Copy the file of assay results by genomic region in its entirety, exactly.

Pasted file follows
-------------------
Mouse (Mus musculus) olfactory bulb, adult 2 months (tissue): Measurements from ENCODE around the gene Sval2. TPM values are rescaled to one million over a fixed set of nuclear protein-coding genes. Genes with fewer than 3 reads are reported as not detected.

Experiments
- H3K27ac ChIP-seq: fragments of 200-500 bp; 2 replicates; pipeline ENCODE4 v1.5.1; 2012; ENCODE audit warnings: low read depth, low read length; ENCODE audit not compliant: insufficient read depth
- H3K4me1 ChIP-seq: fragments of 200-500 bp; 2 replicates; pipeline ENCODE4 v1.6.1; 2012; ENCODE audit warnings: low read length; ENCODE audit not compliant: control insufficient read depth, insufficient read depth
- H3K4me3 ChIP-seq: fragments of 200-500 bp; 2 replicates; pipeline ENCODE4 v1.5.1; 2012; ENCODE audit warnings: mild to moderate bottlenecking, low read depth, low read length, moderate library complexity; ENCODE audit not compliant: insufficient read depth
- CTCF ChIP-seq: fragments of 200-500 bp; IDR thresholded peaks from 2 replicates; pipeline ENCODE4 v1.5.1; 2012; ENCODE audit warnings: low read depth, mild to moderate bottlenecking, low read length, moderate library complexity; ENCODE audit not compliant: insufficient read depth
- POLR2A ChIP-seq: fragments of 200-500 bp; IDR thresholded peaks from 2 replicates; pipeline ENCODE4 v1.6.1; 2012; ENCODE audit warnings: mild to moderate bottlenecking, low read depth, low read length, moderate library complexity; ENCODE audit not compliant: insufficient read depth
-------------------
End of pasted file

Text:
Mouse (Mus musculus) olfactory bulb, adult 2 months (tissue): Measurements from ENCODE around the gene Sval2. TPM values are rescaled to one million over a fixed set of nuclear protein-coding genes. Genes with fewer than 3 reads are reported as not detected.

Experiments
- H3K27ac ChIP-seq: fragments of 200-500 bp; 2 replicates; pipeline ENCODE4 v1.5.1; 2012; ENCODE audit warnings: low read depth, low read length; ENCODE audit not compliant: insufficient read depth
- H3K4me1 ChIP-seq: fragments of 200-500 bp; 2 replicates; pipeline ENCODE4 v1.6.1; 2012; ENCODE audit warnings: low read length; ENCODE audit not compliant: control insufficient read depth, insufficient read depth
- H3K4me3 ChIP-seq: fragments of 200-500 bp; 2 replicates; pipeline ENCODE4 v1.5.1; 2012; ENCODE audit warnings: mild to moderate bottlenecking, low read depth, low read length, moderate library complexity; ENCODE audit not compliant: insufficient read depth
- CTCF ChIP-seq: fragments of 200-500 bp; IDR thresholded peaks from 2 replicates; pipeline ENCODE4 v1.5.1; 2012; ENCODE audit warnings: low read depth, mild to moderate bottlenecking, low read length, moderate library complexity; ENCODE audit not compliant: insufficient read depth
- POLR2A ChIP-seq: fragments of 200-500 bp; IDR thresholded peaks from 2 replicates; pipeline ENCODE4 v1.6.1; 2012; ENCODE audit warnings: mild to moderate bottlenecking, low read depth, low read length, moderate library complexity; ENCODE audit not compliant: insufficient read depth